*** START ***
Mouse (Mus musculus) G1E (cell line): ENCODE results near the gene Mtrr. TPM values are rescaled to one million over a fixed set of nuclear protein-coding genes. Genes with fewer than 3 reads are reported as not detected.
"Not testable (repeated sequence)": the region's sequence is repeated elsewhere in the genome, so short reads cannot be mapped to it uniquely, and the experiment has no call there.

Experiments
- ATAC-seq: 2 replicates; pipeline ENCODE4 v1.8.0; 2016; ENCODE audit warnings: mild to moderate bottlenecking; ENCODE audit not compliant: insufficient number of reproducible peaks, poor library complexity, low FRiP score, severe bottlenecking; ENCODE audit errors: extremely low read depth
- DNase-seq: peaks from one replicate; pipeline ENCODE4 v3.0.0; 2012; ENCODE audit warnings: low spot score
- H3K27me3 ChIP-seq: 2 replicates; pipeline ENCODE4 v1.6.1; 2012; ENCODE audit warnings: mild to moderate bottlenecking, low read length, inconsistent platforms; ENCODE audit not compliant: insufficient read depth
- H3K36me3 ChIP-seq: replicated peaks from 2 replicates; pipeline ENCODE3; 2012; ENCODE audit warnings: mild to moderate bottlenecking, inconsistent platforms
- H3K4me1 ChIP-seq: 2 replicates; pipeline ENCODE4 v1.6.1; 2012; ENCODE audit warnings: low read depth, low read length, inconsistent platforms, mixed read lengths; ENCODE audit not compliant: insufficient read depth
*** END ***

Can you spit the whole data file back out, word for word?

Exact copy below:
Mouse (Mus musculus) G1E (cell line): ENCODE results near the gene Mtrr. TPM values are rescaled to one million over a fixed set of nuclear protein-coding genes. Genes with fewer than 3 reads are reported as not detected.
"Not testable (repeated sequence)": the region's sequence is repeated elsewhere in the genome, so short reads cannot be mapped to it uniquely, and the experiment has no call there.

Experiments
- ATAC-seq: 2 replicates; pipeline ENCODE4 v1.8.0; 2016; ENCODE audit warnings: mild to moderate bottlenecking; ENCODE audit not compliant: insufficient number of reproducible peaks, poor library complexity, low FRiP score, severe bottlenecking; ENCODE audit errors: extremely low read depth
- DNase-seq: peaks from one replicate; pipeline ENCODE4 v3.0.0; 2012; ENCODE audit warnings: low spot score
- H3K27me3 ChIP-seq: 2 replicates; pipeline ENCODE4 v1.6.1; 2012; ENCODE audit warnings: mild to moderate bottlenecking, low read length, inconsistent platforms; ENCODE audit not compliant: insufficient read depth
- H3K36me3 ChIP-seq: replicated peaks from 2 replicates; pipeline ENCODE3; 2012; ENCODE audit warnings: mild to moderate bottlenecking, inconsistent platforms
- H3K4me1 ChIP-seq: 2 replicates; pipeline ENCODE4 v1.6.1; 2012; ENCODE audit warnings: low read depth, low read length, inconsistent platforms, mixed read lengths; ENCODE audit not compliant: insufficient read depth